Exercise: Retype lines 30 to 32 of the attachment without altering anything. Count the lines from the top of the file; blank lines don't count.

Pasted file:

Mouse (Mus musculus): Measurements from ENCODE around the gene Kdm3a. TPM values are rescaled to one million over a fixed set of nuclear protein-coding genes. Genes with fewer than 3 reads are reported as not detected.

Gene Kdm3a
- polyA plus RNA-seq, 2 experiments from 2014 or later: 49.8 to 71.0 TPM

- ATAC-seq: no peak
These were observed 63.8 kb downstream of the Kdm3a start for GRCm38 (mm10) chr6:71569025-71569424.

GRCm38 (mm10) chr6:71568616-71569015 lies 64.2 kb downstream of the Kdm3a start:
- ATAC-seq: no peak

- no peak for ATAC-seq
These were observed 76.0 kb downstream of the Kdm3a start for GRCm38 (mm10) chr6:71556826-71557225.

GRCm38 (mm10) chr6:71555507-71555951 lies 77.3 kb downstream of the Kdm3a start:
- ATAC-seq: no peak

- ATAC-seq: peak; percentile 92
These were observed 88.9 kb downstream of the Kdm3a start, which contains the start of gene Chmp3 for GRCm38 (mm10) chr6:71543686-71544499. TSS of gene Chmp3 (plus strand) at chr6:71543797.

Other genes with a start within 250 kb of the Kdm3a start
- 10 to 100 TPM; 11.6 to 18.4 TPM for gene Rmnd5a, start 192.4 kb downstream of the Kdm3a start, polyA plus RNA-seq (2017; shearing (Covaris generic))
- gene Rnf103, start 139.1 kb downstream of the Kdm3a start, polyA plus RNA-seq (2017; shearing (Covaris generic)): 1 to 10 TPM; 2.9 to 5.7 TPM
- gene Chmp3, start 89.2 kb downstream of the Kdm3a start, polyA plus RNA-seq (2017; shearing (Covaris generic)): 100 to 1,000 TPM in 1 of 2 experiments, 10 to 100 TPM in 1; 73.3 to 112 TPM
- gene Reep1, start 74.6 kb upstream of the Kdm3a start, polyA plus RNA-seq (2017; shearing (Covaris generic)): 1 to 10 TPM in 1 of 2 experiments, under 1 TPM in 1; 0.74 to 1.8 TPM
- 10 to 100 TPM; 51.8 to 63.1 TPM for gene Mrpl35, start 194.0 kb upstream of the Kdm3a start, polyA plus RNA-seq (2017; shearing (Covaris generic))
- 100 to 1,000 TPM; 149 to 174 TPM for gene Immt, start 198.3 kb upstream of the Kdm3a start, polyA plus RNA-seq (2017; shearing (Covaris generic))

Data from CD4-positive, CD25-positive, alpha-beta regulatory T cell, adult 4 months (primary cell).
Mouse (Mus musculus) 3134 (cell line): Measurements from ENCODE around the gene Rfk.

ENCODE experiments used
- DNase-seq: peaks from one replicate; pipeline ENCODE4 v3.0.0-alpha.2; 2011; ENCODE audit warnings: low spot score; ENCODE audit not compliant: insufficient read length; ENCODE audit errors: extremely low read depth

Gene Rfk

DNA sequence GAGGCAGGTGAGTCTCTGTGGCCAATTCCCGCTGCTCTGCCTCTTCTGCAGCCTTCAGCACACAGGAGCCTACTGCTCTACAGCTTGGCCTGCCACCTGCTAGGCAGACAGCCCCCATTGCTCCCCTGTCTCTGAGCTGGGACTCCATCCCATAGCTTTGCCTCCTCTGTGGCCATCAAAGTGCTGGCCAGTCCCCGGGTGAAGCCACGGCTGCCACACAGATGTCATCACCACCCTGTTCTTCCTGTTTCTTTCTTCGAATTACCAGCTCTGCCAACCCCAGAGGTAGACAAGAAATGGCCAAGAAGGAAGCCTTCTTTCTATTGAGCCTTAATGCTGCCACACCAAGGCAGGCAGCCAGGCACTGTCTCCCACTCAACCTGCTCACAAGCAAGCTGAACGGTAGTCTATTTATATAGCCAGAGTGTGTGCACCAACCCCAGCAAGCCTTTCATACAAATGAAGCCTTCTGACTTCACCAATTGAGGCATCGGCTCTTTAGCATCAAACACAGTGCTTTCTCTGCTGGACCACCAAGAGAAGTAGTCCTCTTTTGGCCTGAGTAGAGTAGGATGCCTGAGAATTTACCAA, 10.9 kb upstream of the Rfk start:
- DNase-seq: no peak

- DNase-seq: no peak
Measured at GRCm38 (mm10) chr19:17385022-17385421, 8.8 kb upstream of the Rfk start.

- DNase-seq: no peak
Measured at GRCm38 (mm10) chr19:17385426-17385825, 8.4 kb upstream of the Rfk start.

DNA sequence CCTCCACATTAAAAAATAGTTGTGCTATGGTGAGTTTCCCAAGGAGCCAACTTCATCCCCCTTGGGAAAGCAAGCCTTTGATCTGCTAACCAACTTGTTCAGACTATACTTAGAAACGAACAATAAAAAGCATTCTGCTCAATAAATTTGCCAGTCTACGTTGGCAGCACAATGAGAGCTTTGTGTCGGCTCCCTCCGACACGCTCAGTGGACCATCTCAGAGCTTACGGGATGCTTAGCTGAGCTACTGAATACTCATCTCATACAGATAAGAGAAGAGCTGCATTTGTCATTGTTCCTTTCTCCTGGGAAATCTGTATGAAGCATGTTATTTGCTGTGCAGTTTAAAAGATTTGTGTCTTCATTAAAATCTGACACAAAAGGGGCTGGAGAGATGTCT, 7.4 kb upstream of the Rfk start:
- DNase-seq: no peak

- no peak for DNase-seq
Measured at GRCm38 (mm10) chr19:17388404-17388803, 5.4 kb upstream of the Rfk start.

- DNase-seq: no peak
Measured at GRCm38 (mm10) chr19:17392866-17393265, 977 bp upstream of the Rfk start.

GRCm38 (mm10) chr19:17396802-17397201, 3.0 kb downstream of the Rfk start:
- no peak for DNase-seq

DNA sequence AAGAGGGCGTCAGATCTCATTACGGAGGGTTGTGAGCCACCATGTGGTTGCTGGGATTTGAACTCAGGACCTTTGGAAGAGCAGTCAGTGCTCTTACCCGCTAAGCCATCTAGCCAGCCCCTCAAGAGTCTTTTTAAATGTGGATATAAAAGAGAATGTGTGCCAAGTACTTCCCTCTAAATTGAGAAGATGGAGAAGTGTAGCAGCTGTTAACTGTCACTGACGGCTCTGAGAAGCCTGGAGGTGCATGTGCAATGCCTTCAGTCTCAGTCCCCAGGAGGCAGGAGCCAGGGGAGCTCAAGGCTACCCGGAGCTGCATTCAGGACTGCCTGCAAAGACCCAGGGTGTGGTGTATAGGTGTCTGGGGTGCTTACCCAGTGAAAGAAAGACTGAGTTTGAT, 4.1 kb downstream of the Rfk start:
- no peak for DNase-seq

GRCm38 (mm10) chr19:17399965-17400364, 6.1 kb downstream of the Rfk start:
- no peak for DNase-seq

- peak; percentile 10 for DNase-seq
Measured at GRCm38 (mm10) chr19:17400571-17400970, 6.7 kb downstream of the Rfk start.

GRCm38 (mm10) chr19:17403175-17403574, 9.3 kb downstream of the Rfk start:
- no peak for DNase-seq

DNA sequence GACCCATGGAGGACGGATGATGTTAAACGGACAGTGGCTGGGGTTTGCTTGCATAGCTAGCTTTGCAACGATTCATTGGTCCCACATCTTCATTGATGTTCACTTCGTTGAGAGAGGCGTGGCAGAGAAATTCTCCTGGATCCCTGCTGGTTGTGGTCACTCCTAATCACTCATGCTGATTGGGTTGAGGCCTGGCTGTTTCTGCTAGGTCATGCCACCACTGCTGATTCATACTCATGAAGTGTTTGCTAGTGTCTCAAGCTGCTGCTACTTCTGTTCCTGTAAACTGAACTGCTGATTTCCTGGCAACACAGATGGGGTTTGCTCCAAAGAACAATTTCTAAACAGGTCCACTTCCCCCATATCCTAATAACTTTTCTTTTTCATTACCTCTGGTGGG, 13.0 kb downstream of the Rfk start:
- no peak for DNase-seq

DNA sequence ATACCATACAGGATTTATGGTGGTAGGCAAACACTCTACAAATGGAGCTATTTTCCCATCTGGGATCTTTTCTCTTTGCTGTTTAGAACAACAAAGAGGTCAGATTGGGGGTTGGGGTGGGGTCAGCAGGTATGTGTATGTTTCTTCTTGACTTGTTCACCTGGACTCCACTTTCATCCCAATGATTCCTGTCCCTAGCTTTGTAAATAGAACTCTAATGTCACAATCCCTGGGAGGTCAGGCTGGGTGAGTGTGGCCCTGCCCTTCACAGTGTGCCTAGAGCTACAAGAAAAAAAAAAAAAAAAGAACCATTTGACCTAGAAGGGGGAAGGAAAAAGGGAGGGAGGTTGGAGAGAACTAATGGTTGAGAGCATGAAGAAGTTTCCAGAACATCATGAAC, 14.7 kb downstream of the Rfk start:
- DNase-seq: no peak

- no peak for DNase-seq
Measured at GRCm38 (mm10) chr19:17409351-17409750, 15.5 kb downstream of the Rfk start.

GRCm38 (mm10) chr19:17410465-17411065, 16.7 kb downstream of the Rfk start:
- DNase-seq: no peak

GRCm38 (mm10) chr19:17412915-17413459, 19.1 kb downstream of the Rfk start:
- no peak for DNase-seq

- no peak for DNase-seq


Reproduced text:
- DNase-seq: no peak
Measured at GRCm38 (mm10) chr19:17385426-17385825, 8.4 kb upstream of the Rfk start.

DNA sequence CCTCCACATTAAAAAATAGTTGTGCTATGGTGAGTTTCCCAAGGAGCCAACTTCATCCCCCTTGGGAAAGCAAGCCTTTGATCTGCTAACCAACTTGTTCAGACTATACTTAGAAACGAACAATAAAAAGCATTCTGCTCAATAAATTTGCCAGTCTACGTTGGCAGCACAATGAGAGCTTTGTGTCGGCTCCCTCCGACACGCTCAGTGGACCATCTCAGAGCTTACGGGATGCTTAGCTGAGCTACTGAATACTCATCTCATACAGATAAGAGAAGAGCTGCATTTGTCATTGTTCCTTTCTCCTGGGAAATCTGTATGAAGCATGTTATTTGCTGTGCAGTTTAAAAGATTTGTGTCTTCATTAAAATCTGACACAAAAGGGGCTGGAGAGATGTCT, 7.4 kb upstream of the Rfk start: